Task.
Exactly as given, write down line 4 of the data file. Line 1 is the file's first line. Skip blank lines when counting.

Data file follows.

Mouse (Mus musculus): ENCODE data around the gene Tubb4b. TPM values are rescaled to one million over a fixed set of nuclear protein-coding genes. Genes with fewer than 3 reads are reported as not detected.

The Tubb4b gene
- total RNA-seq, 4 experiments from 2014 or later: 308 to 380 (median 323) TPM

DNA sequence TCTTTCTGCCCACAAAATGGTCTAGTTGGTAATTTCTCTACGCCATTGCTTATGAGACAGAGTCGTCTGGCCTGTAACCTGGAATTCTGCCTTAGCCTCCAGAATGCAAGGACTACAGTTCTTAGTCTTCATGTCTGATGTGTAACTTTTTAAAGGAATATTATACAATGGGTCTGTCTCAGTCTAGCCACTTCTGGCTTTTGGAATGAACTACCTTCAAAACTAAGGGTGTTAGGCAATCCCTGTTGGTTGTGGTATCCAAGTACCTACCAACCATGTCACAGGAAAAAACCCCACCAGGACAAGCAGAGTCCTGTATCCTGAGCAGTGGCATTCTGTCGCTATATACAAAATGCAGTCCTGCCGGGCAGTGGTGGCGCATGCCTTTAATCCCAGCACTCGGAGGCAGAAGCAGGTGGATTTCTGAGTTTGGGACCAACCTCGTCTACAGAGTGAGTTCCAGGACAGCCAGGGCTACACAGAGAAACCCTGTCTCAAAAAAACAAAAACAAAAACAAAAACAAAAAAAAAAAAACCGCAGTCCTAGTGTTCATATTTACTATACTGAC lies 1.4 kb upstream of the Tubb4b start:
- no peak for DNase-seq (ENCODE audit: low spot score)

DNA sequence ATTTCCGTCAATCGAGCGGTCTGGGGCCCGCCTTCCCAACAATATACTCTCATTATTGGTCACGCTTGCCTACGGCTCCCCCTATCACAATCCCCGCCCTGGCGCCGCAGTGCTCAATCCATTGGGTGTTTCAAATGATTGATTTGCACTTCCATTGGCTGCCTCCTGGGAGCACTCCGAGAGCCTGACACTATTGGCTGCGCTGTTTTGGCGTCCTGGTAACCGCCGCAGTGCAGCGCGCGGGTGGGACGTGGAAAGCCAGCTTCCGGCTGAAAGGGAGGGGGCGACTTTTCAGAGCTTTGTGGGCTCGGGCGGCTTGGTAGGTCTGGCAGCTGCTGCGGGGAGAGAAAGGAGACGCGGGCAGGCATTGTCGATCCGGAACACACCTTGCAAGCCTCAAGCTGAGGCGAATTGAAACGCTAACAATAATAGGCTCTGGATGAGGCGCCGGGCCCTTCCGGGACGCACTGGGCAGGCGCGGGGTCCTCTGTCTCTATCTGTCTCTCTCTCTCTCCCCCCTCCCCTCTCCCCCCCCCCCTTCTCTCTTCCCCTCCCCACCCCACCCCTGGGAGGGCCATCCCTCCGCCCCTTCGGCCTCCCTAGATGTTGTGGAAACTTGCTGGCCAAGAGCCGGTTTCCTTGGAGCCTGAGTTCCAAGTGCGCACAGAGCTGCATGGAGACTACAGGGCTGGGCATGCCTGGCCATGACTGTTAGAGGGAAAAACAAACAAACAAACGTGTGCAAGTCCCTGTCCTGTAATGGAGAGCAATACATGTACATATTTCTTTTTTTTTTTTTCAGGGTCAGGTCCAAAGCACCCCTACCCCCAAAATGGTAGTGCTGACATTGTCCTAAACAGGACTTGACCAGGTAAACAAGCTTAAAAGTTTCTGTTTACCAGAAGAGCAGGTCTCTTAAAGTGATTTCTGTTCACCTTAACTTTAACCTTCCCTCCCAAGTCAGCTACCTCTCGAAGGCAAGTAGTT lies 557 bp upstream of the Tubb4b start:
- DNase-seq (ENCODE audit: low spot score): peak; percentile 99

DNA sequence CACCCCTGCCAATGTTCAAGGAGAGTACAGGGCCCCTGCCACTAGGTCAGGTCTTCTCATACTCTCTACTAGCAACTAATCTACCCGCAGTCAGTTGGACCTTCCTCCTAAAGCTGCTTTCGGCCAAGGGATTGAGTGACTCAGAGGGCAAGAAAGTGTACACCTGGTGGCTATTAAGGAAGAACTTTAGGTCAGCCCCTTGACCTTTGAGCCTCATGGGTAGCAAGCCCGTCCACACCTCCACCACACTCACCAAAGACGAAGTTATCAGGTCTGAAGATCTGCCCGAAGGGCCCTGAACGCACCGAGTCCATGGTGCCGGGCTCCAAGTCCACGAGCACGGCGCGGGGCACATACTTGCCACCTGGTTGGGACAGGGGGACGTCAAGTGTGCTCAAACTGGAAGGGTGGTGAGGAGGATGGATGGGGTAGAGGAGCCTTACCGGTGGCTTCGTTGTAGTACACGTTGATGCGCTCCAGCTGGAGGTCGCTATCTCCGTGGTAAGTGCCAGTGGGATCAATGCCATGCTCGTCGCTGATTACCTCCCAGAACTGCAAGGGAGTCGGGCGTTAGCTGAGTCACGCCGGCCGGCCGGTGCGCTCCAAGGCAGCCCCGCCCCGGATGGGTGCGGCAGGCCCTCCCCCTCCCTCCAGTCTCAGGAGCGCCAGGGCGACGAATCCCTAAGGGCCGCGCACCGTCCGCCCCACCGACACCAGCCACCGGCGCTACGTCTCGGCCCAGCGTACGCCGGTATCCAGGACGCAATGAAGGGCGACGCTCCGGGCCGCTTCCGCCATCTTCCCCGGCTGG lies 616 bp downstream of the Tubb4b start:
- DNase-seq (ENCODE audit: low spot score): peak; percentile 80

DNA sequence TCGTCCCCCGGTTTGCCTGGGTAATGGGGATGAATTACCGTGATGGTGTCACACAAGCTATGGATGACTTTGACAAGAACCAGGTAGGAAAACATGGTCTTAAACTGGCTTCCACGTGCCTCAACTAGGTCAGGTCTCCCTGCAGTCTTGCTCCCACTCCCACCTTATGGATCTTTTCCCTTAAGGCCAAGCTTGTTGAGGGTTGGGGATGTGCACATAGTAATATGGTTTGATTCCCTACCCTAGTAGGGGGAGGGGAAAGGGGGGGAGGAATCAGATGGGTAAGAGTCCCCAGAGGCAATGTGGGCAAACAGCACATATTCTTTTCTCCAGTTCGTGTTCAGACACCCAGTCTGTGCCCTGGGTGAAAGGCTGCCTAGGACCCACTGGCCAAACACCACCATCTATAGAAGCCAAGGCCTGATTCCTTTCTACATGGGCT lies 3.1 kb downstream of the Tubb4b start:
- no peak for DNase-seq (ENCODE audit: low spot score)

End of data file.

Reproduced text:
DNA sequence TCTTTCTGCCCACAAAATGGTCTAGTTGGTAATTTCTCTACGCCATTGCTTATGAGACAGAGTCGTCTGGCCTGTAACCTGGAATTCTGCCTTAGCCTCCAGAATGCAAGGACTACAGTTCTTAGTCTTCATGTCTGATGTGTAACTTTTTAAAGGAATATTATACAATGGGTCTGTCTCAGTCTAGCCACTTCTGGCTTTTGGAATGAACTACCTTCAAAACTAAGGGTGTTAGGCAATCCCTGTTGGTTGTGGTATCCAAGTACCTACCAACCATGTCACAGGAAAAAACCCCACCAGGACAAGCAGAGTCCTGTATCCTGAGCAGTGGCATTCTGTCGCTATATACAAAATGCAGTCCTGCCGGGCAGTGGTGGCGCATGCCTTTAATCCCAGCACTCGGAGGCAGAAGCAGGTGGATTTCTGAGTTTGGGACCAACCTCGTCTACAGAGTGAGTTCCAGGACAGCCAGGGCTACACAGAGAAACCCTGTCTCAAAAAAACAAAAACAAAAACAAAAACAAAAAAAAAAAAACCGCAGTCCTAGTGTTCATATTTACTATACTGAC lies 1.4 kb upstream of the Tubb4b start: